Maybe Issel's biggest move was focusing on fire cracker Robert Pack, back up point guard and all around athletic freak. It was clear mid-way through game 2 that Pack was bothering Payton. After holding out that camp, Pack had a good year ... but it wasn't until the 1994 playoffs that he really shined. Who can forget his thunderous dunk over Kemp in Game 3? Maybe Pack's biggest contribution came as being a point guard floor general. Often you would see Pack getting on Williams or Mutombo for not running plays correctly, then Pack would run the same play over until they perfected it. As Issel told Phil Taylor of Sports Illustrated "When Robert comes into a game, something is going to happen," says Issel. "Sometimes it's something wonderful, sometimes it's something not so wonderful, sometimes it's something just, well, strange."

Pack's wildcard status was an important step considering Abdul-Rauf was rendered almost completely ineffective for the entire 5 game series. It would prove to be a brave, and correct, move by Issel. Eschewing the starter and finisher role that Rauf had carved out for himself, Issel rode the hot hand of Pack in the last moments of Game 4 and Game 5. This proved to be invaluable, however, likely deepened the gap between Rauf and Issel heading in to the next season.

These are all moves that George Karl never was able to adjust to. The upstart Nuggets, by simply adding more big man playing time, and relying on spark plug Robert Pack had so set the Sonics off kilter that they never recovered from the body blow.

All the league sources and insiders from that time that I spoke to said that Issel was by no means an x's and o's coach. Denver radio host Les Shapiro (who was the lead sports anchor on Channel 4 and was with the team during that magical playoff run in 1994) said that Issel had the good sense to let his players play. Most say that Dan's heart wasn't in to being a coach, and based on what happened the following year it seems that this was a very accurate assessment. However, during that magical time in the month of May it seems that whatever he did ... worked. The Nuggets managed to out tough, out play and out execute the Seattle Supersonics for three games ... it was at the time the most stunning upset in NBA history.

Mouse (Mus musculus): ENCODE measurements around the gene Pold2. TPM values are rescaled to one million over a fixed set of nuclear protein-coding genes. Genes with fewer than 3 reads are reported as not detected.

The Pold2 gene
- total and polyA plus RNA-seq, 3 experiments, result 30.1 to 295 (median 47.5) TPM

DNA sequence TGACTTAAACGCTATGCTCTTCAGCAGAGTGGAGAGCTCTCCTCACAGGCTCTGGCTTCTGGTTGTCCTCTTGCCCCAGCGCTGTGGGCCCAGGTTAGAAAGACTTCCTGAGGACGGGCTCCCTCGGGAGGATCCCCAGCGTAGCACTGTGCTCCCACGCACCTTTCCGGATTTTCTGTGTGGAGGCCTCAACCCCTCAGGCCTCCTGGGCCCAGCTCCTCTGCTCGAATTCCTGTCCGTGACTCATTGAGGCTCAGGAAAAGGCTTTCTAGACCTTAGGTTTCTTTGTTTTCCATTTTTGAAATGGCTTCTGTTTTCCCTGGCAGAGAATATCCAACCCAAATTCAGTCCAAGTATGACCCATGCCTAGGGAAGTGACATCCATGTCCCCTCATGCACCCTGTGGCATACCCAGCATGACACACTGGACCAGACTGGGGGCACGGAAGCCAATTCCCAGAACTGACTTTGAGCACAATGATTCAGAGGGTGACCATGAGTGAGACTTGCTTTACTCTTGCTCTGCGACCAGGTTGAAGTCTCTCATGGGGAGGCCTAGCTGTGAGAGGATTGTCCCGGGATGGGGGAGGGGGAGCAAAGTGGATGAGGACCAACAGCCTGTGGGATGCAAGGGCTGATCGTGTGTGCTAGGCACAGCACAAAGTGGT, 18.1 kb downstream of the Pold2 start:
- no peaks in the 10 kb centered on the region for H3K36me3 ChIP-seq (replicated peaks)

An upset so massive, it forever stayed with George Karl. You could argue what Issel and the Nuggets managed to do by winning that playoff series 94 is two-fold. They pulled off (in pre-90's expansion era) the biggest upset in NBA history AND branded Karl as a coach who couldn't get it done in the playoffs in one fell swoop. There are those who argue that if it was a seven game series the Nuggets would have lost to the talent-superior Sonics. I don't buy this. That Nuggets team was HOT and the only comparable streak is the Colorado Rockies of 2007. The momentum was so severely on the Nuggets side that I don't believe a longer series would have mattered.

The next series versus Utah the Nuggets nearly pulled off an even more dramatic feat. They became one of only a handful of teams to ever come back from 0-3 down to tie a series. You could argue that Issel actually did more "coaching" in that particular series that the previous one. As Sandy Clough said, if the Nuggets pulled of a victory in game three at home (a game they were leading through most of, and then lost on a Jeff Hornacek shot with no time remaining) you very well could have seen the Nuggets take on the Houston Rockets in the Western Conference Finals. Think about that. We will go over the Utah series in greater length later this season. It was, arguably, the greatest playoff series in Nuggets history ... without being victorious. Many people say that Issel was best at motivating his team, and the job he did in making his team believe? Priceless.

But ... what of Dan Issel?

Chapter 4: It shouldn't have ended this way

In one way, the journey this article led me on has been uplifting and life-affirming on the greatest of ways. The Nuggets were classic underdogs who used guts, determination and youthful confidence to pull off one of the most remarkable playoff runs in NBA history. However, considering the events that began to transpire immediately in that offseason there is a twinge of sadness that accompanies this glorious time.